These results clearly indicate the importance of protection by a building in preventing deaths. All deaths to persons in buildings occurred when above ground rooms disintegrated or collapsed, most often in mobile homes. As reported also in our earlier results (Schmidlin and King, 1995), survivors more often took the recommended action of moving to an underground shelter or to a room without windows that protected them from lethal debris. However, few survivors took the recommended action of hiding under heavy furniture and covering with a blanket. We earlier reported that few survivors of the 1994 Georgia tornadoes took these precautions, leading to the conclusion that these simple steps should be reinforced in tornado preparedness programs.

The two persons killed outside fled from a mobile home and were crushed under a tree. The two deaths in vehicles came when their vehicles were rolled over by the wind. The relative risk between being in a vehicle or being outdoors during a tornado remains unknown (Schmidlin and King, 1996).

Government warnings preceded the tornadoes by 18 to 32 minutes, and nearly all persons had access to radio and television. Few (6%) of the survivors had a radio on in the hour before the tornado but 73% had a TV on, indicating the latter may be a more efficient means of conveying warnings. The importance of television in conveying warnings was also found in our earlier research in Georgia (Schmidlin and King, 1995).

In spite of the early warning and wide use of television, 61% of the survivors said they first became aware of the tornado when they saw or heard the funnel, giving only a short time to seek shelter. These results are similar to those from Georgia after the March 1994 tornadoes (Schmidlin and King 1995). There was some suggestion among survivors of the Arkansas tornadoes that the long warning lead time and numerous severe weather watches and warnings for dozens of counties over several hours caused some "numbing" to the situation and a sense that immediate danger was lacking.

Underground storm shelters are fairly common in rural Arkansas, but one family said they did not have time to reach the shelter 20 m from the house. They became aware of the tornado only as they saw the funnel and immediately sought shelter in their hallway. They survived as the house was destroyed (F3).

At least two mobile home parks with 30-50 units each were totally destroyed with a total of five deaths. Neither of the mobile home parks had underground shelters, so most residents fled in their vehicles and took shelter in frame houses of friends or relatives a few miles away. That action, although contrary to NWS and Red Cross instructions to leave mobile homes and "lie down in a ditch or depression," clearly prevented many injuries and saved many lives.

This research found several results similar to those we reported earlier from Georgia and Alabama tornadoes and a few contrasts with those results. Differences may result from the geographic and temporal setting of the disasters. Continued collection of this `quick response' data will provide a stable and reliable database from a variety of situations from which general conclusions may be drawn.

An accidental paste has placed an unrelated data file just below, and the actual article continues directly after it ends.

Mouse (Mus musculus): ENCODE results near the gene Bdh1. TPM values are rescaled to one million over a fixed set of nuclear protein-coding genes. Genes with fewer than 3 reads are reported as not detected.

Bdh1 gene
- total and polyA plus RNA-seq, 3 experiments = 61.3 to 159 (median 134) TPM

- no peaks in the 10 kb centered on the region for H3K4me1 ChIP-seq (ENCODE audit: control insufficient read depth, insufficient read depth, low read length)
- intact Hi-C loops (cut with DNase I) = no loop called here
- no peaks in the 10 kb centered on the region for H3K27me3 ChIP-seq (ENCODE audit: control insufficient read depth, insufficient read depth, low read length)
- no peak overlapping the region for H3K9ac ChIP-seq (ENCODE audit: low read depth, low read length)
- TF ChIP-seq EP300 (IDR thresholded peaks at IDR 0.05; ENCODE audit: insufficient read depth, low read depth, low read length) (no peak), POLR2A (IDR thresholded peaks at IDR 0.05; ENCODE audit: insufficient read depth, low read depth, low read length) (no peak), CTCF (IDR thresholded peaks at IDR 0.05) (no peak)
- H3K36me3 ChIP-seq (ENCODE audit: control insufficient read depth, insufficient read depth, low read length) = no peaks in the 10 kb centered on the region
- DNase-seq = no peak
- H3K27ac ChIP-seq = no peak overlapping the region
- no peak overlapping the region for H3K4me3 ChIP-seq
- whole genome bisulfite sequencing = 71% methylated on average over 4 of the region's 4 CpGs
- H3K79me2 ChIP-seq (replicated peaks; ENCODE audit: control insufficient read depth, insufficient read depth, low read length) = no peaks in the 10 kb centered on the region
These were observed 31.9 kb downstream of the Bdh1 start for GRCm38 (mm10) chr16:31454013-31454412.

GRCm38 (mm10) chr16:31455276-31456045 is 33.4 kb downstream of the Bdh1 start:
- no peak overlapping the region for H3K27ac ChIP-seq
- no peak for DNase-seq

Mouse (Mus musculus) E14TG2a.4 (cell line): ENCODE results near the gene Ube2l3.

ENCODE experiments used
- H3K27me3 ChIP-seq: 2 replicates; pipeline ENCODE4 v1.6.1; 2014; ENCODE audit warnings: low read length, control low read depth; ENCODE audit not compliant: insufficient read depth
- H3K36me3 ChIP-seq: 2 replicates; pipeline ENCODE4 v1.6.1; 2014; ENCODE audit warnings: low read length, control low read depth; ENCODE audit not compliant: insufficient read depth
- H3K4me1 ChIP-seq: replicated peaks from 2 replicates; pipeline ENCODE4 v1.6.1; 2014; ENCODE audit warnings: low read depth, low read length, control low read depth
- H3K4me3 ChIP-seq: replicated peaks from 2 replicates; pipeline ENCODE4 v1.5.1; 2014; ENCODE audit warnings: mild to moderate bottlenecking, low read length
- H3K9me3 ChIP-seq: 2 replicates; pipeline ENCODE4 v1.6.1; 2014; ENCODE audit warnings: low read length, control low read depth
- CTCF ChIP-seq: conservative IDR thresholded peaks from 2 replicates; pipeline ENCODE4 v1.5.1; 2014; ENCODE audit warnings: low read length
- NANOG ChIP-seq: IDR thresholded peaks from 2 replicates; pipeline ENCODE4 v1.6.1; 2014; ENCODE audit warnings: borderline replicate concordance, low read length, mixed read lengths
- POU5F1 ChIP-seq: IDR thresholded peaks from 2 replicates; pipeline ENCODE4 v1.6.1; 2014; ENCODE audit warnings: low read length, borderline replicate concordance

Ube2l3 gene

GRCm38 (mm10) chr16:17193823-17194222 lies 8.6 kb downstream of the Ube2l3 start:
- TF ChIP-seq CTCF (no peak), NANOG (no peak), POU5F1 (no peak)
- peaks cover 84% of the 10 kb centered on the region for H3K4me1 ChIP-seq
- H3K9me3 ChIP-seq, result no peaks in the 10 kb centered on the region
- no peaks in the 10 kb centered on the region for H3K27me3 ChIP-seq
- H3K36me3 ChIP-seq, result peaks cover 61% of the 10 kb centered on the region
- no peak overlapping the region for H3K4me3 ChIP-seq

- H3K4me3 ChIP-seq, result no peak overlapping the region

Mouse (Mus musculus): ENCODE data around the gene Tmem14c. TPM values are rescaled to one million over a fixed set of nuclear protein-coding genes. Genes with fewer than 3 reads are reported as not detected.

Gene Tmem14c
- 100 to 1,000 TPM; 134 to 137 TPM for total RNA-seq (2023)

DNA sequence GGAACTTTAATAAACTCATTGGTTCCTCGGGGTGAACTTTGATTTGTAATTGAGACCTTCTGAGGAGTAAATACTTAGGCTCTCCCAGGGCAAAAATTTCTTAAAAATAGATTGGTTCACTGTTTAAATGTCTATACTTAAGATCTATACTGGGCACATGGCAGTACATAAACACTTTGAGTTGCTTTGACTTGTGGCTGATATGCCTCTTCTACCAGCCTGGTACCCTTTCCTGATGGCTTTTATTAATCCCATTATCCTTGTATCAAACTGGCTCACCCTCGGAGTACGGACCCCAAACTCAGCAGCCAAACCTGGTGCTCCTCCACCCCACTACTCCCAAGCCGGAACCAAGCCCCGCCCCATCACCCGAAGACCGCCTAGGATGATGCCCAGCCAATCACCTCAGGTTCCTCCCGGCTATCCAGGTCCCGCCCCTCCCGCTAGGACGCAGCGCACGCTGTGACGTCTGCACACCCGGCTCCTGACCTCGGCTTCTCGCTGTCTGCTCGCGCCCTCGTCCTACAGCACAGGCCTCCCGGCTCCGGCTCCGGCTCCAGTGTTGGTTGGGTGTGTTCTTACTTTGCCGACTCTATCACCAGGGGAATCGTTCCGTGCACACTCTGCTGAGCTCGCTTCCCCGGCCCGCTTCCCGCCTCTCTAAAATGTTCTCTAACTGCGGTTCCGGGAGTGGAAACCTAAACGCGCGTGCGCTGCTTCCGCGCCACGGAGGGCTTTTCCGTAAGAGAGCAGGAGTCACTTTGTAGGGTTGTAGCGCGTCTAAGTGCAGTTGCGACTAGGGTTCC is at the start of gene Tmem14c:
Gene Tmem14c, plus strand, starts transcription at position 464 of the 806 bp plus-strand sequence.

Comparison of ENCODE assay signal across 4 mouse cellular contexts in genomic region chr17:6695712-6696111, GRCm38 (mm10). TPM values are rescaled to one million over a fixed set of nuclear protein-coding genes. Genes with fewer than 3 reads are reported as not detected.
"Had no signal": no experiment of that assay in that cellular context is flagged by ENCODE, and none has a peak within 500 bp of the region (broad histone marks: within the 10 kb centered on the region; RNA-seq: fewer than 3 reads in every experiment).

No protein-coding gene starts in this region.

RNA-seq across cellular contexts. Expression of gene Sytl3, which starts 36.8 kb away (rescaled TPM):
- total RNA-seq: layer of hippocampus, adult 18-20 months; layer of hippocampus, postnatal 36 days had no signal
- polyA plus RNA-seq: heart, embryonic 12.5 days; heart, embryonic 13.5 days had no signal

Funding for travel to Arkansas was provided by a Quick Response grant from the Natural Hazards Research and Applications Information Center, Boulder, Colorado.


Aguirre, B.E. (1988) "The lack of warnings before the Saragosa Tornado." International Journal of Mass Emergencies and Disasters 6: 65-74.

Beelman, F.C. (1967) "Disaster planning: Report of tornado casualties in Topeka." Journal of the Kansas Medical Society 68, 153-161.

Binder, S. and Sanderson, L.M. (1987) "The role of the epidemiologist in natural disasters." Annals of Emergency Medicine 16: 1081-1084.

Carter, A.O., Millson, M.E., and Allen, D.E. (1989) "Epidemiologic study of deaths and injuries due to tornadoes." American Journal of Epidemiology 130: 129-1218.

Centers for Disease Control. (1985) "Tornado disaster - North Carolina, South Carolina, March 28, 1984." Morbidity and Mortality Weekly Report 34: 205-206, 211-213.

Centers for Disease Control. (1997) "Tornado-associated fatalities - Arkansas, 1997." Morbidity and Mortality Weekly Report 46: 412-415.

Glass, R.I., Craven, R.B., Bregman, D.J., Stoll, B.J., Horowitz, N., Kerndt, P., and Winkle, J. (1980) "Injuries from the Wichita Falls tornado: Implications for prevention." Science 207: 734-738.

Moore, H.E. (1958) Tornadoes Over Texas: A Study of Waco and San Angelo in Disaster. Austin: University of Texas Press.

Perry, R.W., Lindell, M.K., and Greene, M.R. (1982) "Crisis communications: Ethnic differentials in interpreting and acting on disasters warnings." Social Behavior and Personality 10, 97-104.

Sanderson, L.M. (1989) "Tornadoes." In The Public Health Consequences of Natural Disasters 1989. Atlanta, Georgia: Centers for Disease Control, U.S. Department of Health and Human Services.

Schmidlin, T.W. (1993) "Tornado fatalities in Ohio 1950-1989." In The Tornado: Its Structure, Dynamics, Prediction, and Hazards. Geophysical Monograph 79. Washington, D.C.: American Geophysical Union.

Schmidlin, T.W. and King, P.S. (1995) "Risk factors for death in the 27 March 1994 Georgia and Alabama tornadoes." Disasters: The Journal of Disaster Studies and Management 19: 170-177.

Schmidlin, T.W. and King, P.S. (1996) "Cars and tornadoes: Where is the research?" Bulletin of the American Meteorological Society 77: 963-964.

White, G.F. and Haas, J.E. (1975) Assessment of Research on Natural Hazards. Cambridge, Massachusetts: MIT Press.

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October 1, 1997